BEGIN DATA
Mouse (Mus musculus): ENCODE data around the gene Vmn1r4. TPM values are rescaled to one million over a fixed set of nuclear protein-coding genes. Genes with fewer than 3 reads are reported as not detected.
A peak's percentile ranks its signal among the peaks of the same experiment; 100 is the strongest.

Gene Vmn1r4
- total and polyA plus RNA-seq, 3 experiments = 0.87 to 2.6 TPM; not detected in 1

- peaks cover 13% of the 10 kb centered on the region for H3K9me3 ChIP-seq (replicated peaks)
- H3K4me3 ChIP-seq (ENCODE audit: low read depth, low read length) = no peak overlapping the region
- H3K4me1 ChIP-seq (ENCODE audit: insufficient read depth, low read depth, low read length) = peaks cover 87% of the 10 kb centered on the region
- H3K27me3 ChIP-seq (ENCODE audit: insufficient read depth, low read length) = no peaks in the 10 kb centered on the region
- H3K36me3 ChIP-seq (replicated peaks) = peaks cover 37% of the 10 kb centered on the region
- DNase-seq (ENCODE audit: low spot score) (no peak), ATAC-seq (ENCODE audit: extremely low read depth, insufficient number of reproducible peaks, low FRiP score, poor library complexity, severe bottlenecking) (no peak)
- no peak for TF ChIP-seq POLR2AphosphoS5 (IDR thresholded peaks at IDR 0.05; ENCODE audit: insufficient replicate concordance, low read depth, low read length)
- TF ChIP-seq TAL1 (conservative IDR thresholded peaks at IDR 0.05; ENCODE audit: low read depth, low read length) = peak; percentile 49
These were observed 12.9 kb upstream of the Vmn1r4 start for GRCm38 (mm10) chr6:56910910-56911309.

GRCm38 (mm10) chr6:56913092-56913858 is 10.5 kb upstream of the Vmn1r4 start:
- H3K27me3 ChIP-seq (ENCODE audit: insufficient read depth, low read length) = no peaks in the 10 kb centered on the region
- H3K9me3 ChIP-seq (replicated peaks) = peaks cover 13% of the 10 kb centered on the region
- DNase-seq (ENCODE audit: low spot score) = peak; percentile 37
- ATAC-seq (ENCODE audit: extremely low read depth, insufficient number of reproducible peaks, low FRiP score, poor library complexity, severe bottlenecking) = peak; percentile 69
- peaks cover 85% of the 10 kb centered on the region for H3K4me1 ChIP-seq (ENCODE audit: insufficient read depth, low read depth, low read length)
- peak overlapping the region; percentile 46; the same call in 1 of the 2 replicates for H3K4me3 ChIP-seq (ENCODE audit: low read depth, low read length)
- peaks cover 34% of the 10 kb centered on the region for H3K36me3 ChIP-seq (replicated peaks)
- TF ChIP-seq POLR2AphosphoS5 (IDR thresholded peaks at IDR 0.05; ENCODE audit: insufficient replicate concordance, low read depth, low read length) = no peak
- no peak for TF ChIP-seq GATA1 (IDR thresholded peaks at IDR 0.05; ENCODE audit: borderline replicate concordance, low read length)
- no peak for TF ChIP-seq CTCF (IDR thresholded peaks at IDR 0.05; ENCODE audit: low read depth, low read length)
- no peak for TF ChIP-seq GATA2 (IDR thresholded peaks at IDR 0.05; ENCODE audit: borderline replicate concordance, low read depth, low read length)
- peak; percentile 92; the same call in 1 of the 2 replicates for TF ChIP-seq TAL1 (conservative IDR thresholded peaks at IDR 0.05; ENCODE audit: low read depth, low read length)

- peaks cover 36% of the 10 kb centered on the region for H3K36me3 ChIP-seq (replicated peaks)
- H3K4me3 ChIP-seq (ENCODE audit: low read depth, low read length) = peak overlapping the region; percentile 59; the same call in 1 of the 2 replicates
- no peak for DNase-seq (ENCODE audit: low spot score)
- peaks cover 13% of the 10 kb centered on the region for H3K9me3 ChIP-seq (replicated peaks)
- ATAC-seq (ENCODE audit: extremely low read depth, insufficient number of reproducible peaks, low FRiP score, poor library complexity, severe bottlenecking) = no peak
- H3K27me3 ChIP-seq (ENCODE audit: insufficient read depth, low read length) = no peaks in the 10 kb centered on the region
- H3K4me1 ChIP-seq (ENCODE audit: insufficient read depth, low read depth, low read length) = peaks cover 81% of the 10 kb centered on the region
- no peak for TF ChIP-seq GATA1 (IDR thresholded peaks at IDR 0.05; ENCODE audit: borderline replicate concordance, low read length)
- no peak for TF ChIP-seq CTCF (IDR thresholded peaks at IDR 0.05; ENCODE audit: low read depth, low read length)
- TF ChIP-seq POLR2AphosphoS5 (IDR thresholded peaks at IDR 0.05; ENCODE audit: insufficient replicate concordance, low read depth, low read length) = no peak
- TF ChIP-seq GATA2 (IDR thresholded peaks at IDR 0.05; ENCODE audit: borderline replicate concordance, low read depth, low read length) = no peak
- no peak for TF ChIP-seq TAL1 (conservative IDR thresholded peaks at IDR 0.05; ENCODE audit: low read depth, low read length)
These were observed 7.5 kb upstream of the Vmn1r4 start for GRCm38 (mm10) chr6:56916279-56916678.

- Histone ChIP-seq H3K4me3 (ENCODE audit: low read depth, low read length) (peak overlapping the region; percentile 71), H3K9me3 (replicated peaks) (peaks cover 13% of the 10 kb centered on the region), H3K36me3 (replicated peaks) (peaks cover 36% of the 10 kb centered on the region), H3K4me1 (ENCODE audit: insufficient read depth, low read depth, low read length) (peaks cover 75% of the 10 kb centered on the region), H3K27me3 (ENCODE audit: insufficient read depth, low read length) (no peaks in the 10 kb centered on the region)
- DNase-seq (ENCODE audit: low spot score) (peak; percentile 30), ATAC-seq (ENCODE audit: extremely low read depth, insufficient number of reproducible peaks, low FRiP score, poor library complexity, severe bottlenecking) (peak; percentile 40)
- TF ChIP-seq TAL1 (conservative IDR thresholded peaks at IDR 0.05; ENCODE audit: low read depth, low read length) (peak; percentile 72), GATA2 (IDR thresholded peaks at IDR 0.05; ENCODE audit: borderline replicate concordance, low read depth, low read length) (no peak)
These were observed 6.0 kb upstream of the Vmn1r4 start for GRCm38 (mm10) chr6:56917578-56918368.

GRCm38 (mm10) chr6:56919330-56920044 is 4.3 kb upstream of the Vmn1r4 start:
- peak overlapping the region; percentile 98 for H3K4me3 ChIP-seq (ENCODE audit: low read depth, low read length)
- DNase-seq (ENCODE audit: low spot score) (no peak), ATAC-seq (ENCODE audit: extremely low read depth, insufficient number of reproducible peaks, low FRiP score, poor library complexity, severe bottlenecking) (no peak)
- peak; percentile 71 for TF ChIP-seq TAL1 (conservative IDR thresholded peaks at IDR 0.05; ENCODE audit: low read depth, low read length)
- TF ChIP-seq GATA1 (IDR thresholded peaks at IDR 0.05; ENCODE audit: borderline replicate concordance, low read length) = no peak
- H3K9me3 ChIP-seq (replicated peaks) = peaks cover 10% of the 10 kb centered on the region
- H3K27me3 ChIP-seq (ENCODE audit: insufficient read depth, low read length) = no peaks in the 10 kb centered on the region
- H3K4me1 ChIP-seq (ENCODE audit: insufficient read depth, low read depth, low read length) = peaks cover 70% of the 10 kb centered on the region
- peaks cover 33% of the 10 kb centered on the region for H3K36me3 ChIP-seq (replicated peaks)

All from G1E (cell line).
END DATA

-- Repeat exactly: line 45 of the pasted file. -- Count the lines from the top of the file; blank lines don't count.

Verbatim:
- peak overlapping the region; percentile 98 for H3K4me3 ChIP-seq (ENCODE audit: low read depth, low read length)